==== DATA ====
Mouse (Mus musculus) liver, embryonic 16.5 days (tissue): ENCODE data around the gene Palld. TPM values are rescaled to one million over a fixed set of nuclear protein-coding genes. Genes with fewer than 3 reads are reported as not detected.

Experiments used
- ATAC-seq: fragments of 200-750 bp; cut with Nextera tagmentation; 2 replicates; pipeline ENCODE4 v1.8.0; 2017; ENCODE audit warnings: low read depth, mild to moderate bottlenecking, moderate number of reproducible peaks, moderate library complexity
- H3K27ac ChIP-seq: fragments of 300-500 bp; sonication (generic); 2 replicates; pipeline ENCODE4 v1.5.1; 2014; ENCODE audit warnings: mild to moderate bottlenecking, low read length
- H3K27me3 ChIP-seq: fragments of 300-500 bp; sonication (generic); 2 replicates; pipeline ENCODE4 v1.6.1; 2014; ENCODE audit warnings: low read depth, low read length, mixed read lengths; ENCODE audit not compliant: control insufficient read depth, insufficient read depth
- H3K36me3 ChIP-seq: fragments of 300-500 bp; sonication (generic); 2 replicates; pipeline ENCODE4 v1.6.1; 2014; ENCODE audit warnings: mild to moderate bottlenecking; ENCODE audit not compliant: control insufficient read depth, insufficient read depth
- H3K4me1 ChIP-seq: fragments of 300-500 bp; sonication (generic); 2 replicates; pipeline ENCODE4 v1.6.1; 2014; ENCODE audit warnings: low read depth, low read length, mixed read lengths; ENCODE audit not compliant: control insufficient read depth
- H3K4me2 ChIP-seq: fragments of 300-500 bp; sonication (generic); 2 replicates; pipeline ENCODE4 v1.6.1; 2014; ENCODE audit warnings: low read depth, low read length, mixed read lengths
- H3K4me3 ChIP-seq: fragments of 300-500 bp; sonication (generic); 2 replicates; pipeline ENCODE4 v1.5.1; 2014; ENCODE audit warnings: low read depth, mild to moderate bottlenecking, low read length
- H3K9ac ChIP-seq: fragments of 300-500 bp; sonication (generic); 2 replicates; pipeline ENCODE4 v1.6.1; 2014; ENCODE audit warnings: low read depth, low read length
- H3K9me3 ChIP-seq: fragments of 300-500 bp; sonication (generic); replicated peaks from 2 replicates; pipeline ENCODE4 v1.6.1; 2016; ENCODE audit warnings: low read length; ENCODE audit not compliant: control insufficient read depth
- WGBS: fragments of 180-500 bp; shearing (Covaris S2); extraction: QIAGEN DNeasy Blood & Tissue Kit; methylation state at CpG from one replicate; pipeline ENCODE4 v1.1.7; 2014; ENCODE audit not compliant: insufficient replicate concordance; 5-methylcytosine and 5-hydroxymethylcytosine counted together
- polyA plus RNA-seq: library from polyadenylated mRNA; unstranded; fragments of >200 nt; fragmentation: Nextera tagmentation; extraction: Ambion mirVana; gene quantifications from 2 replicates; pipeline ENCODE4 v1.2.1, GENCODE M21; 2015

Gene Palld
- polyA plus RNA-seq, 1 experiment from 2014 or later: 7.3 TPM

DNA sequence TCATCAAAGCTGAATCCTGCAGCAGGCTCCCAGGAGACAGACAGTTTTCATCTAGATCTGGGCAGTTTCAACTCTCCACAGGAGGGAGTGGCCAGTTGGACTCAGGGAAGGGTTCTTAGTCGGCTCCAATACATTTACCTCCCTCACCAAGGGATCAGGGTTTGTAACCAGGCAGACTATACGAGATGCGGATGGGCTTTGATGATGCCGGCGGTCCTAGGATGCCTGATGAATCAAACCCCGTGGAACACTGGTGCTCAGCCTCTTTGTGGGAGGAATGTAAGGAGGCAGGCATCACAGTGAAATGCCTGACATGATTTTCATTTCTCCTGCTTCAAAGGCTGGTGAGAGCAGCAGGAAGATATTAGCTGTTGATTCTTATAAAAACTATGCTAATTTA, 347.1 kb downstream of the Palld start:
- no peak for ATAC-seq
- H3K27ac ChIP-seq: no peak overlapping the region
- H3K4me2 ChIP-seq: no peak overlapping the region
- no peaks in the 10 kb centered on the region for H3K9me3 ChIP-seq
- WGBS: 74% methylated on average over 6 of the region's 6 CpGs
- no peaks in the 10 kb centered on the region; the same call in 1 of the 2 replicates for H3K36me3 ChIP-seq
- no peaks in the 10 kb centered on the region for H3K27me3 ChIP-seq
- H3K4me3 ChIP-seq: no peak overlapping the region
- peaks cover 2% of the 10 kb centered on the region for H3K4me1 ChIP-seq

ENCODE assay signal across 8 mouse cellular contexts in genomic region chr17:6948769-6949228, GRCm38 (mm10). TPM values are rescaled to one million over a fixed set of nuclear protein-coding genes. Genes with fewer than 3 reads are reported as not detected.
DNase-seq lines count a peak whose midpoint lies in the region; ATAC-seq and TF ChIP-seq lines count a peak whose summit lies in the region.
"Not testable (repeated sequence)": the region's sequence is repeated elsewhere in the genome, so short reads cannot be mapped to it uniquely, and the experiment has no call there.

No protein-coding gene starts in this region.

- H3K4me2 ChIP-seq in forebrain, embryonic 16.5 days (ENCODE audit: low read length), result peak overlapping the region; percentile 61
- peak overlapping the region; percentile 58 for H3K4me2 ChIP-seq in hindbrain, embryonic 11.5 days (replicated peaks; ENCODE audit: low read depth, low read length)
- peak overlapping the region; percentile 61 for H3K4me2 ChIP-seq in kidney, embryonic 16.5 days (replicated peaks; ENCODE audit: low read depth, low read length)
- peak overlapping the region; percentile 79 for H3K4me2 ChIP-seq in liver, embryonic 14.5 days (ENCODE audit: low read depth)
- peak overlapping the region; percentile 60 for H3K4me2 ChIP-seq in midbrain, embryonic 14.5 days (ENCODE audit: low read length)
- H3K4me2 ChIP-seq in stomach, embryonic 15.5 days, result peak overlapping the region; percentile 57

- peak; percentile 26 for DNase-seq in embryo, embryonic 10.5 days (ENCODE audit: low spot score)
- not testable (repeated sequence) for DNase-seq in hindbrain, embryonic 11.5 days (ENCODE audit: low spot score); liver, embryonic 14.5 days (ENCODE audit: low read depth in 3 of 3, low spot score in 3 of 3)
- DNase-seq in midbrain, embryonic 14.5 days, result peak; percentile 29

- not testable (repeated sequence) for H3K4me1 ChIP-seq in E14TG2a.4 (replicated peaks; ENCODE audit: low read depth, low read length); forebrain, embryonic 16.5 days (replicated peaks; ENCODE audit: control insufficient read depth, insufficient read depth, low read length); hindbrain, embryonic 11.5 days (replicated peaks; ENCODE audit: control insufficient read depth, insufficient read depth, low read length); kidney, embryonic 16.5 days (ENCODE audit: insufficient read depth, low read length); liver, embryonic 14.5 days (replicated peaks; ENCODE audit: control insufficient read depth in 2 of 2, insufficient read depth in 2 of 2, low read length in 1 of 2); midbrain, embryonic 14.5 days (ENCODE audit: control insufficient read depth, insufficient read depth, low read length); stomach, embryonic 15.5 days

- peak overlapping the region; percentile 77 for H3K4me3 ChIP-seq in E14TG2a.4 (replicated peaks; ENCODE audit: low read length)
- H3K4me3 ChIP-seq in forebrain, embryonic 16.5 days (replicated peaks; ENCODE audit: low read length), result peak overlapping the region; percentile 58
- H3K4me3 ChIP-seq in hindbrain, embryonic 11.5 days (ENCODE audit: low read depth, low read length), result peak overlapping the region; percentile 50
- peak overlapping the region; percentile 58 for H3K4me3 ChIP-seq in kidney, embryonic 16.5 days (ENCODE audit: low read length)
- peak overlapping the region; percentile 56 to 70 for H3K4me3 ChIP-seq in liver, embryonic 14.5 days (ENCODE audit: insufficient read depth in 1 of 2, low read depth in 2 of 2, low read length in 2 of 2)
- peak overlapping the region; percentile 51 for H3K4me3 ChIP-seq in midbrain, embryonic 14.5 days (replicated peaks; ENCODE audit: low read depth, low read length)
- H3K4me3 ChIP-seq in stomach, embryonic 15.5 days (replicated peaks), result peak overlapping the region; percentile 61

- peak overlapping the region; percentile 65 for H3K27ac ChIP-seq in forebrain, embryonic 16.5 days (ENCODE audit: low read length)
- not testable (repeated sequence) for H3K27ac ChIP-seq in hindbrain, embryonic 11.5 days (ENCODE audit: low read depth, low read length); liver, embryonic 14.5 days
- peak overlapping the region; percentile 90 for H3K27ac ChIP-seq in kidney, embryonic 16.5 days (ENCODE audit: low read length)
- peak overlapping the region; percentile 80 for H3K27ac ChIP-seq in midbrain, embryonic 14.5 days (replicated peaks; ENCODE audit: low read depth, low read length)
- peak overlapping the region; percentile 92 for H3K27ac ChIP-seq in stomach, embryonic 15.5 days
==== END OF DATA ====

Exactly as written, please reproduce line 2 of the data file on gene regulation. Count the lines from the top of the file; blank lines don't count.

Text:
Experiments used